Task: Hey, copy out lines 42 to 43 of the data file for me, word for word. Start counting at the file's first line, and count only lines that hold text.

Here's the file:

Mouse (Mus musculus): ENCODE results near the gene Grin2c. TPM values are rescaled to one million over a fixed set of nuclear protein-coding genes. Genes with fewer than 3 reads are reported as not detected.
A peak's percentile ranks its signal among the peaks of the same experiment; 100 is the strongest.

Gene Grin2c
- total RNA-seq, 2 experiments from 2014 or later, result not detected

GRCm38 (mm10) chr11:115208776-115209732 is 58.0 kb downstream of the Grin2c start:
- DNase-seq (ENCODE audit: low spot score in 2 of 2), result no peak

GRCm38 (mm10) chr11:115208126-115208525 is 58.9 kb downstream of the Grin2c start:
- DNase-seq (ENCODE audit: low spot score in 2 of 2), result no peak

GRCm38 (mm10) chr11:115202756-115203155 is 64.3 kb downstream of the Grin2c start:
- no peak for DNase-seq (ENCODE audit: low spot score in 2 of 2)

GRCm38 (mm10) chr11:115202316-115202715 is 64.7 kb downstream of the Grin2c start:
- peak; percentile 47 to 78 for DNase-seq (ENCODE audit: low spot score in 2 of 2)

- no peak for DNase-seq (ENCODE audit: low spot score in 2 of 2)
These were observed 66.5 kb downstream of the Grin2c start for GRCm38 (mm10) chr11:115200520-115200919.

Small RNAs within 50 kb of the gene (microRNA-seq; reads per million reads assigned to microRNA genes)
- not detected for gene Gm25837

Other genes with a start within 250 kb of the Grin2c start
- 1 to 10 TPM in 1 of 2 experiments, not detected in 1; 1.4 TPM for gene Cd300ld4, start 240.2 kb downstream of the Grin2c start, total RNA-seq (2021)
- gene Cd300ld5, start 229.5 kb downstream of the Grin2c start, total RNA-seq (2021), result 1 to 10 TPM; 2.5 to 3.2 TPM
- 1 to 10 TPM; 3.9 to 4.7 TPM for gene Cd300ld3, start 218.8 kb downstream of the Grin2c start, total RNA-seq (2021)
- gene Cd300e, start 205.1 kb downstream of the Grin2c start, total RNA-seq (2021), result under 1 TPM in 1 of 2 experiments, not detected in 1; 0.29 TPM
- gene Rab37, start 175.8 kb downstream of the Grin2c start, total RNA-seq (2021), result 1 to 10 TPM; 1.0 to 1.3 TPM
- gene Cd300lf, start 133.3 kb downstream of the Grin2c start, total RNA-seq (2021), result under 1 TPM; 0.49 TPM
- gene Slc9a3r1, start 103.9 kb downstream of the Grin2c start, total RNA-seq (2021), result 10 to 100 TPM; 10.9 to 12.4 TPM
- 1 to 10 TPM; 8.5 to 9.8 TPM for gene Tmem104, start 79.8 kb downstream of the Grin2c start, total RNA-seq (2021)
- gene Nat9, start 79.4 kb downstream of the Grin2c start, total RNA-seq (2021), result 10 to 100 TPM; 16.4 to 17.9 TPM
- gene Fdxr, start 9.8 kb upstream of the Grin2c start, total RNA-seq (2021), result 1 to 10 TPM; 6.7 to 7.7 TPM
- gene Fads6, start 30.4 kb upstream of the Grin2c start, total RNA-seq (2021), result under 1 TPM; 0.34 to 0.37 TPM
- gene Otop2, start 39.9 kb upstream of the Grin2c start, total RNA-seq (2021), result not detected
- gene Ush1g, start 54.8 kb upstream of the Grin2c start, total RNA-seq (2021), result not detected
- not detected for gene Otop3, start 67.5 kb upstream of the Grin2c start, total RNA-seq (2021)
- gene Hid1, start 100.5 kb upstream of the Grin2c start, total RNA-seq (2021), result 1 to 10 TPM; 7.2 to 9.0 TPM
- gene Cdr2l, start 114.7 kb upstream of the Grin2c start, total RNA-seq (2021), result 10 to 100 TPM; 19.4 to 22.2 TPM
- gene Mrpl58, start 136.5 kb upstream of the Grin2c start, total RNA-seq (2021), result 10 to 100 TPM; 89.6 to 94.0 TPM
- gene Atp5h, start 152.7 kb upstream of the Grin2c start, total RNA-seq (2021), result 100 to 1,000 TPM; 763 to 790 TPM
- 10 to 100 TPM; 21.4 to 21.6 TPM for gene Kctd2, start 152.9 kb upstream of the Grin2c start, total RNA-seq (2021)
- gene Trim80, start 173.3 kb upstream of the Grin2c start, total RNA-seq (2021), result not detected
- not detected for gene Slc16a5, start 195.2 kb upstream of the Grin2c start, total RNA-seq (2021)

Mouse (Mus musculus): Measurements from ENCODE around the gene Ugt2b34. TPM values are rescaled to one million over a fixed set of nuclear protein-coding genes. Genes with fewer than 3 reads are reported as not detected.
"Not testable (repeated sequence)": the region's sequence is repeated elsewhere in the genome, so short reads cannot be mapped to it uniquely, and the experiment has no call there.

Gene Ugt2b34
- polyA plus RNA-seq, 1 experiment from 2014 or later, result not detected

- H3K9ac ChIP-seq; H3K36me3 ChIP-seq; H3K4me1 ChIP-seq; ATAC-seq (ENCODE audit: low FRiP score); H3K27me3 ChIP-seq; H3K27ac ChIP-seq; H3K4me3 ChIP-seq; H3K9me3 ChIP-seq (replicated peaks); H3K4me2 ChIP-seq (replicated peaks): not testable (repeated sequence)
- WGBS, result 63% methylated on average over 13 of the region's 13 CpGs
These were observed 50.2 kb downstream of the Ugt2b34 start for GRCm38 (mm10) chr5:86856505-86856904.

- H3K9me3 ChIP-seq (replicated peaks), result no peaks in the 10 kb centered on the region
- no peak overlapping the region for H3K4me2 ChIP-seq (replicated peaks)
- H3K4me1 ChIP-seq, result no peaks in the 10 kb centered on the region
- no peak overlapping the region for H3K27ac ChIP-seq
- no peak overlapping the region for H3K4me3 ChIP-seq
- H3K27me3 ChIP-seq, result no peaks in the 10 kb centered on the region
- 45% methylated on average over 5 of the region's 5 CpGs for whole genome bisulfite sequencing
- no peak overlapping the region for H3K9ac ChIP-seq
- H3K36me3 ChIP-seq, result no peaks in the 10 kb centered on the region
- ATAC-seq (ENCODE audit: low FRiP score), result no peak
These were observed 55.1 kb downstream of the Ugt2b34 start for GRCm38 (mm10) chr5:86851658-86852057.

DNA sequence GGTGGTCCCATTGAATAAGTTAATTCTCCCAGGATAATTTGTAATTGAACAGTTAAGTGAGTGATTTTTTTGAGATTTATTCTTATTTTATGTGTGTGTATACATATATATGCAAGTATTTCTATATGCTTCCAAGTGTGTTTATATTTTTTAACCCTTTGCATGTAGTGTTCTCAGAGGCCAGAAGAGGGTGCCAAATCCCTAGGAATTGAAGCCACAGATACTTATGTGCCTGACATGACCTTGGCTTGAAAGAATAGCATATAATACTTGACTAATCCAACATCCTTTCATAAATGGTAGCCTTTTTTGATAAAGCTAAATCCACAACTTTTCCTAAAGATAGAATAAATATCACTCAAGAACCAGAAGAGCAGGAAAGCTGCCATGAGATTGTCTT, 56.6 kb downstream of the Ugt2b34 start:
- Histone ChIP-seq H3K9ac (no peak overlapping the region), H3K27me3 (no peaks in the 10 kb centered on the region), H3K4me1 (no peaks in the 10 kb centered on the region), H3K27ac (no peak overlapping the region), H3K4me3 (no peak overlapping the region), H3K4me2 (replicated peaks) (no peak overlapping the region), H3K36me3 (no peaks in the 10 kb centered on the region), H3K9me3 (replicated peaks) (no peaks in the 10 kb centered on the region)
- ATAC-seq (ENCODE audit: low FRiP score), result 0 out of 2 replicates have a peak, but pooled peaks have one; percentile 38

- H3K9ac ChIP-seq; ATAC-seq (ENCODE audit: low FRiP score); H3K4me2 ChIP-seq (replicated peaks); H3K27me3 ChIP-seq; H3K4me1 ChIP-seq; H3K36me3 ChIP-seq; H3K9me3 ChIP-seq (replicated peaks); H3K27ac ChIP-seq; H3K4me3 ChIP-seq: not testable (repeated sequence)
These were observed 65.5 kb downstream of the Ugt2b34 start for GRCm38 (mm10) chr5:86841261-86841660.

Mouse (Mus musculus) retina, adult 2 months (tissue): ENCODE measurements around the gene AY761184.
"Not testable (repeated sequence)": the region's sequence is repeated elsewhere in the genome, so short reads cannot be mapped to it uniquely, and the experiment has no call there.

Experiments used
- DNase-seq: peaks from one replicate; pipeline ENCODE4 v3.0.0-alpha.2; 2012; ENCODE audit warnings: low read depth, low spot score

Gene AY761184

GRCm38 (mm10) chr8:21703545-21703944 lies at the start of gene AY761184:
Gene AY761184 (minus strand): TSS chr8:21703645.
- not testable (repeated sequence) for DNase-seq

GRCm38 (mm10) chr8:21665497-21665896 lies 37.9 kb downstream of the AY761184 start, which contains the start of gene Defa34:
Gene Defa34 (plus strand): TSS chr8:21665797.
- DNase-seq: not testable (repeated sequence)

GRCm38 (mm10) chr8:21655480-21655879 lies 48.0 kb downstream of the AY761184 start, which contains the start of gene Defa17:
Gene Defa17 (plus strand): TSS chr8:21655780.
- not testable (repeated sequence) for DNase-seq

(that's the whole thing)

- polyA plus RNA-seq, 1 experiment from 2014 or later, result not detected

- H3K9ac ChIP-seq; H3K36me3 ChIP-seq; H3K4me1 ChIP-seq; ATAC-seq (ENCODE audit: low FRiP score); H3K27me3 ChIP-seq; H3K27ac ChIP-seq; H3K4me3 ChIP-seq; H3K9me3 ChIP-seq (replicated peaks); H3K4me2 ChIP-seq (replicated peaks): not testable (repeated sequence)